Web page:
After the fall of the Berlin Wall in 1989, the United States was for a time the world’s lone superpower, until the 2003 Iraq invasion undercut America’s standing. The Great Recession of 2008 further diminished U.S. power, and for the last decade or so, Washington has pivoted its focus to Asia to confront the challenges of a rising China. But now Russia has invaded Ukraine, forcing the White House and its historically closest allies in Europe once again to face a nuclear-armed, implacable enemy in Moscow. This new dynamic appears in some ways like the Cold War, with Russia as the top security threat, Europeans worried about an unpredictable Kremlin, and a severing of economic ties between the West and Moscow. But in the decades since ’89, the global order has transformed: Communism is effectively dead, Germany has been reunified, and the Western and Eastern Blocs have scrambled. How is the war reshaping this new order?

Tim Sayle is an assistant professor of history and the director of the International Relations Program at the University of Toronto, and the author of Enduring Alliance: A History of NATO and the Postwar Global Order. To Sayle, the war in Ukraine has fundamentally altered the relationship between the U.S. and Russia, starting with the surprisingly fast and thorough severing of economic ties. The depth of this divide, Sayle says, could create a new worldwide economic structure. Though he sees the conflict as unexpectedly reminiscent of the Cold War in certain aspects, Russia is in a substantially weaker position than the Soviet Union was. Putin’s authoritarian model won’t attract many followers, as communism once did, but his growing cooperation with Beijing represents a major shift from the Chinese-Soviet tensions of the Cold War—and could complicate Washington’s capacity to deal with threats from China.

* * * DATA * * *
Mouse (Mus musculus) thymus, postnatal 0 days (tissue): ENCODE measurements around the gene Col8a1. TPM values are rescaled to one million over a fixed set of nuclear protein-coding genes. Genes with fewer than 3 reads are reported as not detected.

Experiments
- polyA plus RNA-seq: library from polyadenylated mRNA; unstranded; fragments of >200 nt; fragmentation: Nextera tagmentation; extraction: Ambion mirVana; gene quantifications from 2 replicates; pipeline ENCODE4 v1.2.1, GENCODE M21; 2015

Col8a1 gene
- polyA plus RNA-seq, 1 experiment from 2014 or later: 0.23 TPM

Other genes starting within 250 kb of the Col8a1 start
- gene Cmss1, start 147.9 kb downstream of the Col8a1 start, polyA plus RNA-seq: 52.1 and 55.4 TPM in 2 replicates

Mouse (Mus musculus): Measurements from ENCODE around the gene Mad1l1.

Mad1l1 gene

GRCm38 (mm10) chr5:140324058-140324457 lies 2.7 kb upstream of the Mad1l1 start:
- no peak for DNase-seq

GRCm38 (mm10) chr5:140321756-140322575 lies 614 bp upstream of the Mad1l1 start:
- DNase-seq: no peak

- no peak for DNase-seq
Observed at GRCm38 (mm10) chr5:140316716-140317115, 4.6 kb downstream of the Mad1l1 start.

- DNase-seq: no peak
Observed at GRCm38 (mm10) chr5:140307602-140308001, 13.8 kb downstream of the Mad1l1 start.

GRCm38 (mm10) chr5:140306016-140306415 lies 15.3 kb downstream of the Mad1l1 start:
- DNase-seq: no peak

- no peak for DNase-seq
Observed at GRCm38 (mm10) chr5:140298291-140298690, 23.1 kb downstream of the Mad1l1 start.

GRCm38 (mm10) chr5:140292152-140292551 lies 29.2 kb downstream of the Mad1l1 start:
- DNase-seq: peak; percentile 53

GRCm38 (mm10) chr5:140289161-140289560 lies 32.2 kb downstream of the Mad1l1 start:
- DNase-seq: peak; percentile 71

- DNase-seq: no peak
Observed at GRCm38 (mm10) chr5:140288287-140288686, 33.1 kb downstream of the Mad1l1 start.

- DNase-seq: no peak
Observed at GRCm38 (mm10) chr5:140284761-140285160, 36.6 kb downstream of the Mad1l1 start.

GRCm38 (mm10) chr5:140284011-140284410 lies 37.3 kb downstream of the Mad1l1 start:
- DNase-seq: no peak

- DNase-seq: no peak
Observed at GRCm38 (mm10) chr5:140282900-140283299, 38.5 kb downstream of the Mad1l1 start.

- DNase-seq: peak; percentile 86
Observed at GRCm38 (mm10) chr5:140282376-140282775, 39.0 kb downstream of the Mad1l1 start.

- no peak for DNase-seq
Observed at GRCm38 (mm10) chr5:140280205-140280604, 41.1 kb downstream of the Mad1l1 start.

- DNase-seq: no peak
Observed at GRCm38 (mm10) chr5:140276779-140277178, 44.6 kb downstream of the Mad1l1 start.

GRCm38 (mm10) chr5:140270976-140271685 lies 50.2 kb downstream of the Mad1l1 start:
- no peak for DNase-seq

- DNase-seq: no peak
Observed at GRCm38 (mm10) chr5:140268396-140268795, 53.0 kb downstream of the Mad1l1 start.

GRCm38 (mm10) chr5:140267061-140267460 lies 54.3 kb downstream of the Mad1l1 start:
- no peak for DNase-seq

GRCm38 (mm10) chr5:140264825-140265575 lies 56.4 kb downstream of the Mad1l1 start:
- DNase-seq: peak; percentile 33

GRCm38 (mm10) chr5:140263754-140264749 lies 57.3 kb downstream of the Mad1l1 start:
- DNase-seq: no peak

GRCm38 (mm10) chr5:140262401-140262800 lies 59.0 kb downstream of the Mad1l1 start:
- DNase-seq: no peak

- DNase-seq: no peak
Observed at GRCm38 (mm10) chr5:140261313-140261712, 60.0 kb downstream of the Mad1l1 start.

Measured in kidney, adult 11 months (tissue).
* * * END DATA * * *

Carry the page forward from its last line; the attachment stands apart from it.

Michael Bluhm: What has the war in Ukraine done to U.S.-Russian relations?

Tim Sayle: The implications have been enormous—even bigger than I expected before the invasion. We’re seeing significant steps by the United States and its allies, not only to voice support for Ukraine but to take costly economic sanctions and actions against Russia.

The relationship between the U.S. and Russia has been dramatically changed—and I wouldn’t have predicted how quickly and substantially that has occurred. We’re seeing major ruptures in the economic relationship. Diplomatic relations were already quite cool, but they’ve significantly changed now. Also, the attitude of both the American government and the American people generally has changed—with many, including news commentators, speaking out against Russian actions. It’s drastic and profound.

Bluhm: Where do you see the most consequential changes?

Sayle: The most profound and significant element has been the economic rupture: sanctions, the rules governing relationships companies can have with Russia, and banking changes. These are far more than I and other analysts expected, and they’ve come into force much more quickly.

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